Much of my work is about helping churches accurately diagnose where they are and then skillfully determine and describe where they’d like to go. If you want to get to the preferred future, you must know where you are right now. See also, Start with the End in Mind. This same line of thinking comes into play when diagnosing a discipleship pathway.
Clearly, accurately diagnosing where you are is no easy task. An accurate diagnosis requires a willingness to understand on the part of senior leadership along with brutal honesty about reality, and that is a difficult tension to manage. It is one of the reasons I’ve joined the the team at Intentional Churches and am beginning to facilitate a more robust growth planning process.
Which brings me to the challenging process of designing an effective discipleship pathway. There are a number of pieces, but just like every other diagnosis, you must figure out both where you are and where you’d like to go.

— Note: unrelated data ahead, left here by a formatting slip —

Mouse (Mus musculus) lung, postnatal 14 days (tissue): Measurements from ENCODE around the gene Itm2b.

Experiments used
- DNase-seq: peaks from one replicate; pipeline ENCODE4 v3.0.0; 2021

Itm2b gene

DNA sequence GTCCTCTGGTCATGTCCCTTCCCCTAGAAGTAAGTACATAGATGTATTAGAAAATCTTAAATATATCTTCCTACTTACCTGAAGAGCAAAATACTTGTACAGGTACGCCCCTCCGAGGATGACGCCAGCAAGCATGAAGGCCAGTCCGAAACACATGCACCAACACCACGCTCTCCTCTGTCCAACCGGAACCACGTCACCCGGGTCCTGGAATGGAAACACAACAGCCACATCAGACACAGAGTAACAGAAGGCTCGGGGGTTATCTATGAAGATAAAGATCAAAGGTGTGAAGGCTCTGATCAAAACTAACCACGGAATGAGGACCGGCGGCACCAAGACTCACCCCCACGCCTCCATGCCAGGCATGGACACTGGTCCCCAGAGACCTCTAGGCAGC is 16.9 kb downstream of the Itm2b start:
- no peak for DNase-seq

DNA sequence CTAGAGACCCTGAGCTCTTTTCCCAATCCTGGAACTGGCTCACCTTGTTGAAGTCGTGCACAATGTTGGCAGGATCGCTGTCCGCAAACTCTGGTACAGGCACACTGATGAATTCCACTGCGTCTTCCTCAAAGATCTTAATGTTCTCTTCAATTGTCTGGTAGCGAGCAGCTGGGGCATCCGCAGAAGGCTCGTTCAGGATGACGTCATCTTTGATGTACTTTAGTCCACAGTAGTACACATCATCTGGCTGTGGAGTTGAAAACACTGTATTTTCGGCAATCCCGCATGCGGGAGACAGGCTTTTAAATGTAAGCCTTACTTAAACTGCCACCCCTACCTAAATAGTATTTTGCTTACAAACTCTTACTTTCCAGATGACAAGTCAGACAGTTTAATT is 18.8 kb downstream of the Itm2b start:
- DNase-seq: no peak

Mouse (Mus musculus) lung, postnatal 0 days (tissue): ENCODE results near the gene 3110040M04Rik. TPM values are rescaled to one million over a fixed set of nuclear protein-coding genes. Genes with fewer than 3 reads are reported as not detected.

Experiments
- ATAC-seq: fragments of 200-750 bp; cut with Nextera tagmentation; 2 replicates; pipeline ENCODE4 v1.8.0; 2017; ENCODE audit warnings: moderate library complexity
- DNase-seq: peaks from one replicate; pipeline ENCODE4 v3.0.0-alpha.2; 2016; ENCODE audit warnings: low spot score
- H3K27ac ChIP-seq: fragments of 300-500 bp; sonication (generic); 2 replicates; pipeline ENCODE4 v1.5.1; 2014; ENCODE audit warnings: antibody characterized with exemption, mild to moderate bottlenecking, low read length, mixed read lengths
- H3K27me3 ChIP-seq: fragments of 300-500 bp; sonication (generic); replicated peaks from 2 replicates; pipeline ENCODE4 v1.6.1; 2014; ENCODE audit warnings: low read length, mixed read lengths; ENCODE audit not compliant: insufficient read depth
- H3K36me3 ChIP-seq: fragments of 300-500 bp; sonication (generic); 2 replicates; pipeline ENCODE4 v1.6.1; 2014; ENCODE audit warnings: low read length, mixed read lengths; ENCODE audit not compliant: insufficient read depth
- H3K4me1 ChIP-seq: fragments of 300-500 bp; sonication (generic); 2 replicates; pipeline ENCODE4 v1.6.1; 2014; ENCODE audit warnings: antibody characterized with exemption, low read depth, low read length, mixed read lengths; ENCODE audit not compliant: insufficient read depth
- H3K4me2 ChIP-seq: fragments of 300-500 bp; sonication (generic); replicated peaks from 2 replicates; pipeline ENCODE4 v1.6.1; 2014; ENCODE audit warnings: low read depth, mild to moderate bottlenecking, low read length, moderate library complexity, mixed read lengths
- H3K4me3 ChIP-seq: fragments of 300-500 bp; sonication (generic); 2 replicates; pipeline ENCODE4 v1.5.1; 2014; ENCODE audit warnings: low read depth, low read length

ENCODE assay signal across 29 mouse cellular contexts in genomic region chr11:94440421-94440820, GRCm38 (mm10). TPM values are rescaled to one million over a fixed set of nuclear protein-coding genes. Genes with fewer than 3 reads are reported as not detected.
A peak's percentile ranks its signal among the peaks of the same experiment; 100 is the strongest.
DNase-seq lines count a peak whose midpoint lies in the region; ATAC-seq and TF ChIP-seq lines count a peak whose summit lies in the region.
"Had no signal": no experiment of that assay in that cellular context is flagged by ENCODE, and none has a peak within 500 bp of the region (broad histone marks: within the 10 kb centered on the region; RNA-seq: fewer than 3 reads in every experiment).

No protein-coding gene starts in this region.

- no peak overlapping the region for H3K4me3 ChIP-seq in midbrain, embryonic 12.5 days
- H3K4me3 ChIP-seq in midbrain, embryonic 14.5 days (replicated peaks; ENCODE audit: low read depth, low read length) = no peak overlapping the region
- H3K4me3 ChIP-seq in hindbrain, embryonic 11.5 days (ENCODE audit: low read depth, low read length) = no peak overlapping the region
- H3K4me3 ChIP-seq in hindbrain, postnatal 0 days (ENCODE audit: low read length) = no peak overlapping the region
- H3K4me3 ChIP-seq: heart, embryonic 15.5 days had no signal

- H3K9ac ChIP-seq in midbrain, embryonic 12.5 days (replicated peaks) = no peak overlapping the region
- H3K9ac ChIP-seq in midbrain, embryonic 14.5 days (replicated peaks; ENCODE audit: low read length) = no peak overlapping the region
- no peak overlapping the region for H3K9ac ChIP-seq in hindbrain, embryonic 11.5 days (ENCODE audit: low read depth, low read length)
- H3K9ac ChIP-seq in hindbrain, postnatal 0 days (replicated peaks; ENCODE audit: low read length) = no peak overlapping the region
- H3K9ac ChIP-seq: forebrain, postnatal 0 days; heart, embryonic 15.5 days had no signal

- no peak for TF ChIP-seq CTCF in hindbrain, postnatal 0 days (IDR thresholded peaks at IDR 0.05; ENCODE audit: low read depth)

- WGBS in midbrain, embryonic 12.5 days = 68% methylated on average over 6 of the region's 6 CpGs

When it comes to where you’d like to go (i.e., what you’d like to produce or what you will call a mature disciple), I have long preferred something Dallas Willard wrote when describing a follower or disciple of Jesus:
“Disciples of Jesus are those who are with him, learning to be like him. That is, they are learning to lead their life, their actual existence, as he would lead their life if he were they.” (Renovation of the Heart, 241)
Willard went on to write:
“A mature disciple is one who effortlessly does what Jesus would do if Jesus were him.”
This begins to give me a helpful way of understanding where I need to go, what I need to figure out how to produce. I know (and you should too) that you must know where you are going. It is not optional. As the Cheshire Cat said to Alice, “If you don’t know where you are going, any road will get you there.”
Which leads me to a recent rediscovery from Bill Hull’s, The Complete Book of Discipleship: On Being and Making Followers of Christ. When describing what a disciple should be, Hull notes the following essential elements:
- A disciple submits to a teacher who teaches her how to follow Jesus.
- A disciple learns Jesus’ words.
- A disciple learns Jesus’ way of ministry.
- A disciple imitates Jesus’ life and character.
- A disciple finds and teaches other disciples who also follow Jesus.
Ready for a little brutal honesty? Is that what your discipleship pathway is making? To what extent? Are you making the number and the quality of disciples you’d like to make? Or are you settling? See also, 6 Essential Questions about Making Disciples and Small Group Ministry.